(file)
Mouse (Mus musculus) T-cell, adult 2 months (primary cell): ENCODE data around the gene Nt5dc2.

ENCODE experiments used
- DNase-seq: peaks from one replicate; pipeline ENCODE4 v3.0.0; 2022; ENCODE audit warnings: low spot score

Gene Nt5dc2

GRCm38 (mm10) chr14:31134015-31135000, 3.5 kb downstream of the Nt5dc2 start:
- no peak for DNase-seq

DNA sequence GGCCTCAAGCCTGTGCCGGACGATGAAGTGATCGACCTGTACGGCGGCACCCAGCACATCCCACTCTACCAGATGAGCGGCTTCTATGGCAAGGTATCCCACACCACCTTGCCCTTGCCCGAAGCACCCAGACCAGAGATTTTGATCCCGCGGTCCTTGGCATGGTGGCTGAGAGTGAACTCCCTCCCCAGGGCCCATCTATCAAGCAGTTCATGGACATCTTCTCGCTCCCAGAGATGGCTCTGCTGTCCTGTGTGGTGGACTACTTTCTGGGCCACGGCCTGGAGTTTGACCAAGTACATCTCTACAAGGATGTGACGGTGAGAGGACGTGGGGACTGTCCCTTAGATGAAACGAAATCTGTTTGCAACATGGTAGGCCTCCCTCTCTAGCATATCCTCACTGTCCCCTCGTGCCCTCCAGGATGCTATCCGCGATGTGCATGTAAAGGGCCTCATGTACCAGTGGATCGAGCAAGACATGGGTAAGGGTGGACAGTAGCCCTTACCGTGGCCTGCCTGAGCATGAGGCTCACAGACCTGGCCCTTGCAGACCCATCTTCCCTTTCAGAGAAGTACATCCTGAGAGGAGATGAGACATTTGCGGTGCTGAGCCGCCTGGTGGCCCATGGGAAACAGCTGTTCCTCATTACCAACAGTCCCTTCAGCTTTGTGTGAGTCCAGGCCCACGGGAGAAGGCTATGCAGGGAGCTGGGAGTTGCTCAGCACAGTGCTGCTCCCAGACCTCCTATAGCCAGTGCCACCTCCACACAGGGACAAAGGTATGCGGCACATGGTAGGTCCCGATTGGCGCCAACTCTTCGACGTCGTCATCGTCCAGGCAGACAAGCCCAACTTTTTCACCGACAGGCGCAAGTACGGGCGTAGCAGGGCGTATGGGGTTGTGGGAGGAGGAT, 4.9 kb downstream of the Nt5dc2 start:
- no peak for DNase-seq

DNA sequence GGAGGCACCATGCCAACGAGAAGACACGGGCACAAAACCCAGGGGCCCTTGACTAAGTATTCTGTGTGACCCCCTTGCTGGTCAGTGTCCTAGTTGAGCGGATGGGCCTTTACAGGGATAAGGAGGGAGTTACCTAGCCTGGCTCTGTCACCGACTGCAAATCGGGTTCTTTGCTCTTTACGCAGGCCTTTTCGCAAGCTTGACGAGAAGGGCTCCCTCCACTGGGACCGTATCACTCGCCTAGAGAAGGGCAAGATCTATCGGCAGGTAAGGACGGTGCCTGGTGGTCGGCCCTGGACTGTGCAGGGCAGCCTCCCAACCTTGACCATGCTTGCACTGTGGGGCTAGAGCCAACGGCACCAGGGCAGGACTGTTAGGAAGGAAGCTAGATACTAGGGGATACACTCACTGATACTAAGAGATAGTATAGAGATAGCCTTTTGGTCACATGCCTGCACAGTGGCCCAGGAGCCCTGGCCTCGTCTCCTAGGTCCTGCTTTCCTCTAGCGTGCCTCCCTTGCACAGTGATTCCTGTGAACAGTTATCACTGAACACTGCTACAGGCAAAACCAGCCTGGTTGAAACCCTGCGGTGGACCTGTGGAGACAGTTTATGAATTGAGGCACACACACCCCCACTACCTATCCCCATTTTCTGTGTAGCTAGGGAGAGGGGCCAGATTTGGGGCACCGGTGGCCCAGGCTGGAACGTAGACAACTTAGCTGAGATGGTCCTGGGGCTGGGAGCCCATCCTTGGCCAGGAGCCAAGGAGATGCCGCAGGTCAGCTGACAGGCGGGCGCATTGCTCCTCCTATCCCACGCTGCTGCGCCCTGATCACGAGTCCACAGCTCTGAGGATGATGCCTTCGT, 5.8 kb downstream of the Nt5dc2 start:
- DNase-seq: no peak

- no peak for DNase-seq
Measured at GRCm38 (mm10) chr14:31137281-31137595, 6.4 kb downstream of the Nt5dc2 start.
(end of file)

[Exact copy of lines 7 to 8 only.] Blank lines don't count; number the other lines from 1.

DNA sequence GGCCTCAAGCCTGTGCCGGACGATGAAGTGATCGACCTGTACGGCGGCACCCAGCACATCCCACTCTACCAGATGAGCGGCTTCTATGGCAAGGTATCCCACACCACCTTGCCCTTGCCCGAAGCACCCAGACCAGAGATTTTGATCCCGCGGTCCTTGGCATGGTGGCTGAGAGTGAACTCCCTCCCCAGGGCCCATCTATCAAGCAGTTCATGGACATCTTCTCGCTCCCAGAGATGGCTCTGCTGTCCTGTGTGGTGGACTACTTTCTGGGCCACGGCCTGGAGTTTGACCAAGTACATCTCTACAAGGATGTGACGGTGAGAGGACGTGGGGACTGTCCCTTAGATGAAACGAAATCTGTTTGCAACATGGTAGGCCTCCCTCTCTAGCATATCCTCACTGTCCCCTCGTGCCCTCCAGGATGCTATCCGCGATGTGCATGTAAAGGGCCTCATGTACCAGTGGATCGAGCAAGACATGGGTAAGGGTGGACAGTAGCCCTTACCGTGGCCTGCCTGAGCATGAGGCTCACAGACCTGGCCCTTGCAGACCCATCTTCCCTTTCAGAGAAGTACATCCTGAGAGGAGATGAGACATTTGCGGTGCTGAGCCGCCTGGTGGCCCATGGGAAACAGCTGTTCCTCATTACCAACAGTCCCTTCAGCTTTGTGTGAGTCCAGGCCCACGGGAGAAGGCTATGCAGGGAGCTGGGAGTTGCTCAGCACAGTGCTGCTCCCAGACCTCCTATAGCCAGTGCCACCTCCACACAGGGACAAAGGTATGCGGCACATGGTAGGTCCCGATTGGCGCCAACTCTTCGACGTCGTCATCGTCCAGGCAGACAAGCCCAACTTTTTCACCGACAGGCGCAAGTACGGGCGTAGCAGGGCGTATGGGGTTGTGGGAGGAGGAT, 4.9 kb downstream of the Nt5dc2 start:
- no peak for DNase-seq